Last week, I asked a friend to introduce me to some lesser-known games that don’t take very long to play. He immediately pulled out a game called Dixit. When he told me that it’s a game about telling short stories, I didn’t really understand how short he meant.
One player is the storyteller for the turn - you choose a card, make up a sentence-long story about the picture on the card, and place it face-down. Each of the other players chooses a card in their hands that they think best matches the storyteller’s story, and give it to the storyteller, without showing it to the others. The storyteller shuffles all the cards together, places them face-up, and each player has to choose which card they think was the storyteller’s.
If either everybody or nobody chooses the storyteller’s card, everyone but the storyteller gets two points. However, if the vote is split, the storyteller and whoever found their card score three points. Players also score one point if someone else voted for their card.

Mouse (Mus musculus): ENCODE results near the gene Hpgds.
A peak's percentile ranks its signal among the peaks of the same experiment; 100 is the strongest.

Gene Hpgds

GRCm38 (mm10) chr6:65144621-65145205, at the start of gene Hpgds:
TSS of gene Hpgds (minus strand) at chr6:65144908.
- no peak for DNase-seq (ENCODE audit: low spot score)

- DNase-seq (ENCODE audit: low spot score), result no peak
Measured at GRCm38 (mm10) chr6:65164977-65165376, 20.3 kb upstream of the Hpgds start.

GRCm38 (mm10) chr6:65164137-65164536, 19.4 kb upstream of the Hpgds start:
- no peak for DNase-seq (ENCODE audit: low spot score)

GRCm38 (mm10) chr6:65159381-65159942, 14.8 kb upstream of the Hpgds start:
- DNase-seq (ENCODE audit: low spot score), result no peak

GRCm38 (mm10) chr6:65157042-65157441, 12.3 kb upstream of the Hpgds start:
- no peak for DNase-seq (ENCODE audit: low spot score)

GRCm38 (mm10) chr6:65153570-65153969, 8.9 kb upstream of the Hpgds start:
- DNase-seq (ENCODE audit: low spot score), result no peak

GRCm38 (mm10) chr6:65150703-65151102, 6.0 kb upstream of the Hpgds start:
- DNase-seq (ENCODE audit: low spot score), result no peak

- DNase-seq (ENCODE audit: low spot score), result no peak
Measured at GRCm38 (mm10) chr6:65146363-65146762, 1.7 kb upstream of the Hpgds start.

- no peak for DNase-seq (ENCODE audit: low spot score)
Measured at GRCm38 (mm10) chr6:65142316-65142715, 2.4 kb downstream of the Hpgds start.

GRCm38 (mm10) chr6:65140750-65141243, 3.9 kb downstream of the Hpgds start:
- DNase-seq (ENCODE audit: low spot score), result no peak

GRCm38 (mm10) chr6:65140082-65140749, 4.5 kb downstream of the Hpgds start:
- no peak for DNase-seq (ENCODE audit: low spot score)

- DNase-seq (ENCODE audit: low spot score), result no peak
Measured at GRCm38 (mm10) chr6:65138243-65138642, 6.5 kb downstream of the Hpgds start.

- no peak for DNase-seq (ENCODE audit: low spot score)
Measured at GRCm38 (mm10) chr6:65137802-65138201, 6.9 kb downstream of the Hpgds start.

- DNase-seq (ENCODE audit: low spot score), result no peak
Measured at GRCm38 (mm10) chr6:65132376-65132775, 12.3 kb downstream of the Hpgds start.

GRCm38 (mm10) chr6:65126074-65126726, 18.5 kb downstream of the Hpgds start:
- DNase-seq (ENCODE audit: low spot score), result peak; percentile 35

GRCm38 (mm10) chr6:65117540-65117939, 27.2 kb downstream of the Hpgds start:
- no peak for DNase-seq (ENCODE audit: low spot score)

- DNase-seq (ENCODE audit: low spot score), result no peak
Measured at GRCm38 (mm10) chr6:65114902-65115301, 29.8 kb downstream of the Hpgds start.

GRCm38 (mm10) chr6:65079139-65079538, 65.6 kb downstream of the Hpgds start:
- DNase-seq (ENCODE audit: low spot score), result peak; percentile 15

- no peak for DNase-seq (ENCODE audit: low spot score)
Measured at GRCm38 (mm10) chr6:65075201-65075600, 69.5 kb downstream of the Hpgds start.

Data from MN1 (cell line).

Dixit’s gameplay is fun, but wouldn’t be nearly as good if the art on the cards were not so absolutely beautiful. The pictures are colorful fairy-tale fantasy paintings that really sparked my imagination, and the cards are larger than normal playing cards to give the art more room to speak and to make it easy to see across the table when played.
This game reminds me of games like Apples to Apples or Cards Against Humanity because you can manipulate language in interesting ways to play the game, but the art and complete lack of text on the cards lends a different dimension that makes it feel a little more somber and contemplative.
Dixit takes about half an hour to play, and can be played with as few as three people, but it really does best if you have five or six players. The game is a competition, but the fun is less in winning and more in exploring the cards with your friends and letting the stories and conversation unfold.